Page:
Do we never grow tired of imagining ourselves living other lives on distant ground?
Driving north, off the Thruway, we chatted back and forth about this vista, that house, the sweep of a meadow, the comfort of a stream near a home; the subtext to all this being what would a day feel like in this or that new space, one bounded by rows of mountains and long fields of yellow mustard packed with sunlight. Who would we befriend, who would visit, what would happen inside us when every day we awoke to such a natural opulence of light and openness? Who might we become, untethered from our old territories?
Patti and I have done this in Paris, along the narrow roads of Normandy, in Maine and Wyoming and again, now and here, in Orange County in New York. In these conversations there’s always an attraction to spaciousness, and an oracular image of a light on in a front window, and a come-in hovering just out of hearing.
This has been a pattern in our reveries, and then 1300 foot Storm King Mountain summoned another kind of sensation, that of the body. Do we ever lose all our muscle memory? We think we have forgotten how to do something until it is again needed, and then it appears, as if it has silently risen through the sediment of years and years. Some skills leave forever, but this kind of memory seems to abide.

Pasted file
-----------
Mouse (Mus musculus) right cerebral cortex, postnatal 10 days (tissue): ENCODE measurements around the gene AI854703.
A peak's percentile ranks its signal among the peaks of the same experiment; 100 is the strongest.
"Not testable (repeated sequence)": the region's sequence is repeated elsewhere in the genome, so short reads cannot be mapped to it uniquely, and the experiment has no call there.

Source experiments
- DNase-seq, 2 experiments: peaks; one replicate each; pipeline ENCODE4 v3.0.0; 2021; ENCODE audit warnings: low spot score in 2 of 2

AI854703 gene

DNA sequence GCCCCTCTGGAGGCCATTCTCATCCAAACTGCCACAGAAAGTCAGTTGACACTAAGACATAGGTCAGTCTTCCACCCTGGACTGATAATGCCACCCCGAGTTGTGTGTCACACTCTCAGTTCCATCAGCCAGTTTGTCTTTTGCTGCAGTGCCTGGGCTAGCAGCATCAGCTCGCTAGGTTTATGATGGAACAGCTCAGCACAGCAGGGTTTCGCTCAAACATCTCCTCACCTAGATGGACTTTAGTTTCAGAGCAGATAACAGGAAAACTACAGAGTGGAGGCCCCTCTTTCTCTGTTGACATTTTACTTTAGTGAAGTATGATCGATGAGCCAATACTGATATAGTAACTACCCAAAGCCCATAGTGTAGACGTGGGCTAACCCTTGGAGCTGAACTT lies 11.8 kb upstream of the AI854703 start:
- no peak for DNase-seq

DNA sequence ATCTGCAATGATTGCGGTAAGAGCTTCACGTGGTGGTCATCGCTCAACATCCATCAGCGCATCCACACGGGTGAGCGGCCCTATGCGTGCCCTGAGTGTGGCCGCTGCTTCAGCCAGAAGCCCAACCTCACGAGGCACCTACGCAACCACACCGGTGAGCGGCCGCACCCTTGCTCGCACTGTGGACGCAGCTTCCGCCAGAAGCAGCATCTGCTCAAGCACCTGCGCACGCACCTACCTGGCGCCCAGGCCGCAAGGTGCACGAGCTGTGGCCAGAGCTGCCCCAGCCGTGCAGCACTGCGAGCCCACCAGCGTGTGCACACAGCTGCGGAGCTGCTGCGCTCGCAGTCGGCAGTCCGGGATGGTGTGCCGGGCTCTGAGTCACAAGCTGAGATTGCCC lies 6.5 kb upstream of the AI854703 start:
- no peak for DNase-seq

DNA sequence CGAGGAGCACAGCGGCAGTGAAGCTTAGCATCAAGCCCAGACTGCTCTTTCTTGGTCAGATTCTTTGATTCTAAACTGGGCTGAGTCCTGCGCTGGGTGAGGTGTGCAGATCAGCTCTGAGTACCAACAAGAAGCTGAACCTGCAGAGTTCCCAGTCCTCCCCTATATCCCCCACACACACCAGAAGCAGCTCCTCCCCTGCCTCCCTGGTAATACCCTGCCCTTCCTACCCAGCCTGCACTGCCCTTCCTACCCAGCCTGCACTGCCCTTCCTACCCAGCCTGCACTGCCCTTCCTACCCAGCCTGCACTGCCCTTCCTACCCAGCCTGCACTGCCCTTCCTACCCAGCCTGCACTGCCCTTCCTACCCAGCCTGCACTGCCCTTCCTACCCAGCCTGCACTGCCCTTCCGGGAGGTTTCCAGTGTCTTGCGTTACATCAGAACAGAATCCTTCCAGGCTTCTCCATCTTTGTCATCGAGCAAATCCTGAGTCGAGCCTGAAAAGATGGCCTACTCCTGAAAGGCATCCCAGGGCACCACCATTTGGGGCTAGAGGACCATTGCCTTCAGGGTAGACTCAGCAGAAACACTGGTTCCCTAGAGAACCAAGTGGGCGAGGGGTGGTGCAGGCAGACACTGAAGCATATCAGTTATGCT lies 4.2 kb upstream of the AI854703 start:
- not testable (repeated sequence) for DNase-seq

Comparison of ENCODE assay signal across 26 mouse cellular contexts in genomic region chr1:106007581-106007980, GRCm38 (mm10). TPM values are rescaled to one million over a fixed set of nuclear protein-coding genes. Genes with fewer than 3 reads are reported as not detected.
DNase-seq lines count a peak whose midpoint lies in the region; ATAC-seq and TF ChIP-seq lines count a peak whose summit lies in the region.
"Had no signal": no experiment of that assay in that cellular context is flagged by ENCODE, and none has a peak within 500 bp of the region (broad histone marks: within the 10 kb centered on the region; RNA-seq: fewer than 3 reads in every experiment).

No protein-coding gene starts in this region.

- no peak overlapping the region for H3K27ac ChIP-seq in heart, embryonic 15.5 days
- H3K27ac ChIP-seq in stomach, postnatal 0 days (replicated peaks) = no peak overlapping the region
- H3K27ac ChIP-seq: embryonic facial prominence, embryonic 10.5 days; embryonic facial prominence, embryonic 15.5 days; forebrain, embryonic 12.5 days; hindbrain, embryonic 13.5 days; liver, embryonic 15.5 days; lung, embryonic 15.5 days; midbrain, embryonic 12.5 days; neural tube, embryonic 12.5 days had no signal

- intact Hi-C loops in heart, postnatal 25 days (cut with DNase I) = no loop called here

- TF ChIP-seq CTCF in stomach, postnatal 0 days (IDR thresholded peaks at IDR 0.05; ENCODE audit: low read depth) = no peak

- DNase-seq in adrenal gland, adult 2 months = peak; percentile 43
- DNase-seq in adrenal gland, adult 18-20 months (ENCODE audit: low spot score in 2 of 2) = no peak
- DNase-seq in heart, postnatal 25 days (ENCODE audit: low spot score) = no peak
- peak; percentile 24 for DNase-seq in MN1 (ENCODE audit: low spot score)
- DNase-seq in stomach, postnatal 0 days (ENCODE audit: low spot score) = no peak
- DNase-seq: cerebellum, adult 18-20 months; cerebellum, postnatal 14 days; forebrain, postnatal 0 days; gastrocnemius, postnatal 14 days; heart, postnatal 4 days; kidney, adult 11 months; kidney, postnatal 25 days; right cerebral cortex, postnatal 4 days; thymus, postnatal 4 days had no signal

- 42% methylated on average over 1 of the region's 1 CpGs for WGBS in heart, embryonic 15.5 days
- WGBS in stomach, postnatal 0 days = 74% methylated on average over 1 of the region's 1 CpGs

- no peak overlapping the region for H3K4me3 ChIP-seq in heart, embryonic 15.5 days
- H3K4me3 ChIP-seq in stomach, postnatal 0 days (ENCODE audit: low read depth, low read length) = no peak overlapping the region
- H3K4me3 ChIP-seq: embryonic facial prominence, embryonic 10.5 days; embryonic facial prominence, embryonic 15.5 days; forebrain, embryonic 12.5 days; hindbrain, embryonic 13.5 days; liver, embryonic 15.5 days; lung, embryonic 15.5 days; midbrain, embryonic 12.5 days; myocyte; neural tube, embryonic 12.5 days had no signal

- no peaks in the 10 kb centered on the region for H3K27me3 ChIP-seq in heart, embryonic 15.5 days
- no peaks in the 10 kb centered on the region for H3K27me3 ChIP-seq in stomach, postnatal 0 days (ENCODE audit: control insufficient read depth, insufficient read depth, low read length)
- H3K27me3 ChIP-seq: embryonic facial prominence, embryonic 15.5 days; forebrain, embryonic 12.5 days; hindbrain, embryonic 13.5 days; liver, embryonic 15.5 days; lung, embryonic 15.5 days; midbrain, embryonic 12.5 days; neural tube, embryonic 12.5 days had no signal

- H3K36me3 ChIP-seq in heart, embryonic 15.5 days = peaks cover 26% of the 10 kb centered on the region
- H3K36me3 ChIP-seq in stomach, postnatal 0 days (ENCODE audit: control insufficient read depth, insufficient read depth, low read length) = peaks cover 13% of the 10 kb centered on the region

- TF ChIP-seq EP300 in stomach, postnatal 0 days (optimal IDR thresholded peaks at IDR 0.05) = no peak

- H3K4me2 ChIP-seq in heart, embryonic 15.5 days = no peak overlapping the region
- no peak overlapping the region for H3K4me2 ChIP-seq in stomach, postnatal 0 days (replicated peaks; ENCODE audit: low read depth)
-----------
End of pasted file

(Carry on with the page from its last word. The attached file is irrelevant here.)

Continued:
It appeared while ascending a narrow, wet, rocky trail barely attached to the steep western side of the mountain – that slow, deliberate pace, that never hurrying, rarely stopping, letting go of the desire to reach the summit, only moving-breath-steady pace. It has been years since I last used it for this kind of climb, but it was ready. I did not have to think or consciously remember. I did not have to practice. The rhythm simply established itself. I could detach my mind and look out through the trees at the Hudson spreading itself out, at turkey vultures skimming the thermals below us, at commuter trains silvering-fast on the far shore.
On the bare rock up top we met 5 college boys, tatted and smoking, skylarking close to the edge. The wind blew heavily against us. Through the binoculars the ruins of Bannerman Castle came close, the wealth of a century ago gone and trees taking over.
Coming down required slow, almost balletic footwork, but I also remembered Brando doing Stanley Kowalski and of his complaint that Blanche was “describin’ [him] like a ape,”, and I did the old ape moves down the trail, arms swinging for balance, the body compressed, its center of gravity much lower and thus creating a primate glide, a Brando goofing on the mountain. Do we never grow tired of play?